The best part about this was that I was able to get in juuust as a perfect role for me was posted, a recurring lesbian gf part on New Girl. Now, due to unforeseen complications, I unfortunately wasn’t asked to audition, but that was more about timing and not at all to do with me or my marketing materials.  And it pushed the envelope regarding why I need a rep working with me on this whole career thing.

As much as I’m learning to take control of my life, to create the opportunities I want to enjoy myself, and to not wait around to be “validated” by anyone, there is an unparalleled sense of security that comes with knowing someone who’s been in the business longer than I have is rooting for me.

This doesn’t mean I will work any less hard. But it does mean that today, I am awesome.

 

 

I participated in an acting workshop last week where you perform for a group of agents, who in turn evaluate you (and, hopefully, sign you). Part of the workshop involved a coaching session with a casting director prior to the final performance, so that no one is going in there wasting either their own or the agents’ time.

I’m really comfortable with coaching/performing/auditioning, all the trappings of an acting career (thank goodness), so I was looking forward to the coaching just as a professional check-in. I figured I’d go in and get some tips on the scene I had chosen and that would be that. I don’t fit into any of the typical actor categories – “young mom”, “beach bikini girl”, “gruff blue collar man” – so for me the game is just to be known to as many people in the industry as possible. Since I’ve determined I’m the only “hip, young butch” around.  At least Guinevere Turner thinks so.

I shouldn’t have been surprised by the cd’s only real question to me – but it caught me off guard anyway: he took a look at me, took a look at my pictures, and said “So why don’t you have dyke-ier headshots? Your photos look like a variation of ‘young mom'”.

This is a weird variation of a theme I uncovered back when I was taking a “business of acting” class last winter, which is that people feel REALLY strongly about me and my butch or queerness.

If someone sees the softer (aka “less butch”) side of me, they often REFUSE to think of me as butch, even though that’s what I ask for and prefer.

Alternately, a lot of people here think I’m the dykiest thing since Doc Martens and the Chelsea haircut.

I think he’s right though (leave it to a gay man in Hollywood to lay it out for me) – it’s probably time for some butch-er shots. Case in point – the brilliant photographer who took my last round of photos wanted only to capture the soft side, so while I have great pics, they lack that gayness. Je ne sais queer, if you will.  Which I’m discovering, for my career, is essential.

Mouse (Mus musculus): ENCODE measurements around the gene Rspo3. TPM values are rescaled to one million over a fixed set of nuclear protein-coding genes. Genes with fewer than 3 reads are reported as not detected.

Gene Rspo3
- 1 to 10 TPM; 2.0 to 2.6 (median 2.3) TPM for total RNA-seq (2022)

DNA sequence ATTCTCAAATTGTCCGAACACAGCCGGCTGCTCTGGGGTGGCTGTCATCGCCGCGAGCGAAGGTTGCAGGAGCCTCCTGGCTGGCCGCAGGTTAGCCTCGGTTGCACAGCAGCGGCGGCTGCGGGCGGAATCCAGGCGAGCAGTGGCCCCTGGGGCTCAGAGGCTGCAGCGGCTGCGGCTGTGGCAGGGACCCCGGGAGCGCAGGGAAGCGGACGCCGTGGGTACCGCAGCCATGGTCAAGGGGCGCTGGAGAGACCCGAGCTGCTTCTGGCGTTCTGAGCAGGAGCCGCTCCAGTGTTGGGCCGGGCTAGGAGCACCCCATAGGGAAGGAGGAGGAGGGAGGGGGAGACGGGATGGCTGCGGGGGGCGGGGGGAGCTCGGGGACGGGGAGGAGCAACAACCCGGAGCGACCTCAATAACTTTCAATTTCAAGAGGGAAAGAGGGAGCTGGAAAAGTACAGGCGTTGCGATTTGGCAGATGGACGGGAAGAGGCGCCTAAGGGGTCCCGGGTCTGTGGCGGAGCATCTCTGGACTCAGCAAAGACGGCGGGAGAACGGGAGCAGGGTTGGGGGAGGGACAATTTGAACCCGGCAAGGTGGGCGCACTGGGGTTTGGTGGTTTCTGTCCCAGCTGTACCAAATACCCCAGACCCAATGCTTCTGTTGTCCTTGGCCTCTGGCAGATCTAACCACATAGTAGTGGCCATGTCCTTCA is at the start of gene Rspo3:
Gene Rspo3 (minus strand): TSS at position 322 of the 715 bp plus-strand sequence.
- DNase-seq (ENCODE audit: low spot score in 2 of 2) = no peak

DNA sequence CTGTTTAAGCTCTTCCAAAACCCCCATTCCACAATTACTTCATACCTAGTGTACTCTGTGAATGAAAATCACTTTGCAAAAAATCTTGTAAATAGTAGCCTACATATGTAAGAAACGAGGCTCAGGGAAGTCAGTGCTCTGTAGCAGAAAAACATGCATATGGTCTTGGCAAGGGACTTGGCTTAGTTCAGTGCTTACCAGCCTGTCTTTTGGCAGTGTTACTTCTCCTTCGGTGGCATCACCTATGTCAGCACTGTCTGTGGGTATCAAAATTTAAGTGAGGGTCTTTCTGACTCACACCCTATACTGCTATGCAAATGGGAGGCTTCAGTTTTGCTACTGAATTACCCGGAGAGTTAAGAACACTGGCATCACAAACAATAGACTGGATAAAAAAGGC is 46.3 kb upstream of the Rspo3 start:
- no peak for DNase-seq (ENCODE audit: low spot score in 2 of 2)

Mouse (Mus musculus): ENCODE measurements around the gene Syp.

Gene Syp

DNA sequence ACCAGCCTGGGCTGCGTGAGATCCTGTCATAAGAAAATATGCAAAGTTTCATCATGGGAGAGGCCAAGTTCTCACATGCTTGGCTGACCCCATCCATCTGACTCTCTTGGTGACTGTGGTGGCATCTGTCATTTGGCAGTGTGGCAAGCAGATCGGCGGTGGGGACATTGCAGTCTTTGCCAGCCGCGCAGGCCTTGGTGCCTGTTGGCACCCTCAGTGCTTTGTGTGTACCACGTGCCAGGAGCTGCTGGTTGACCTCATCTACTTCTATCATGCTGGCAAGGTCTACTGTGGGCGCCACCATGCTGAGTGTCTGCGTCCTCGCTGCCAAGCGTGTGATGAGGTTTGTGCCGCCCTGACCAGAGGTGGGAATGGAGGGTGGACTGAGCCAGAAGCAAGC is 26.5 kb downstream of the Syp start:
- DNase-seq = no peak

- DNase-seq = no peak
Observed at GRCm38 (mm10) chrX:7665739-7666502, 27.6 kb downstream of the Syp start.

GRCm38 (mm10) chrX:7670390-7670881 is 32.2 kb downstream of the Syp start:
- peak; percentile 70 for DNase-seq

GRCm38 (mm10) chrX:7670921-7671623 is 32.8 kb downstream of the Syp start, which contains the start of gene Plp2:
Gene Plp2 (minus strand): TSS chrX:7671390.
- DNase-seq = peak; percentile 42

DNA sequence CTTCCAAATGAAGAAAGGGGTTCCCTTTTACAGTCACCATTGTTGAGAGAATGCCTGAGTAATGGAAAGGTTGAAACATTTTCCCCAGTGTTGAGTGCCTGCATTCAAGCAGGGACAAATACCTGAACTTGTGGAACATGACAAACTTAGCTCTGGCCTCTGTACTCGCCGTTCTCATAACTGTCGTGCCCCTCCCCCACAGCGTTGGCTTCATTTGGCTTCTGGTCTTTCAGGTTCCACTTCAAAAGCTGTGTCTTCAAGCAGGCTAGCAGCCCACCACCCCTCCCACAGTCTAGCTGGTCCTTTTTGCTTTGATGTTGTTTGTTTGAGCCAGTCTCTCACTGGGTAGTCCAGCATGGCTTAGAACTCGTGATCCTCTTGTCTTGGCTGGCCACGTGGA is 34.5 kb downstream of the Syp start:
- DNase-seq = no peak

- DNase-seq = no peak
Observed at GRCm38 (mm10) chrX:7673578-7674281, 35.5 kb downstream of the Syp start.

The first weekend of Outfest, I decided to spend Saturday afternoon at a TV panel where the writers of some of the shows with gay characters (and most of them gay themselves) would talk about how TV comedy writing has changed to embrace gay characters over the past 25 years.

The panel included six writers with some extensive credits (Modern Family, Glee, Will & Grace, Family Guy, Frasier, Nurse Jackie, Roseanne, Gilmore Girls, etc), two women and four men. They actually represented a pretty good cross-section of experience – the women spoke about how most television is written by men, one male panelist spoke about his contract on one show requiring that he and his writing partner stay in the closet, while the others exclaimed that they couldn’t believe that! etc etc.  They got into the nuances of writing gay characters and trying to write for the overall show while paying attention to being honest for the gay audience. It was pretty insightful.

There is always an elephant in the room for me, at these events. Where are the butch/less than femme/other queer gals?  Why is no one writing them? The panel started with a great montage of queer moments in TV comedy: Billy Crystal on Soap, Roseanne‘s lesbian kiss, and a clip from the upcoming The New Normal (from Glee’s Ryan Murphy), to name just a few. I was excited that in The New Normal, the scene they showed had a lesbian couple cuddling their baby while walking down the street.  One of the lesbians was butch (!!! Julie Goldman, of course) and the other was kind of heavy. Both were in plaid shirts. (see them in the trailer here at 50sec) Great, right? I go in search of alternative lesbians, and I find them, right? Sort of.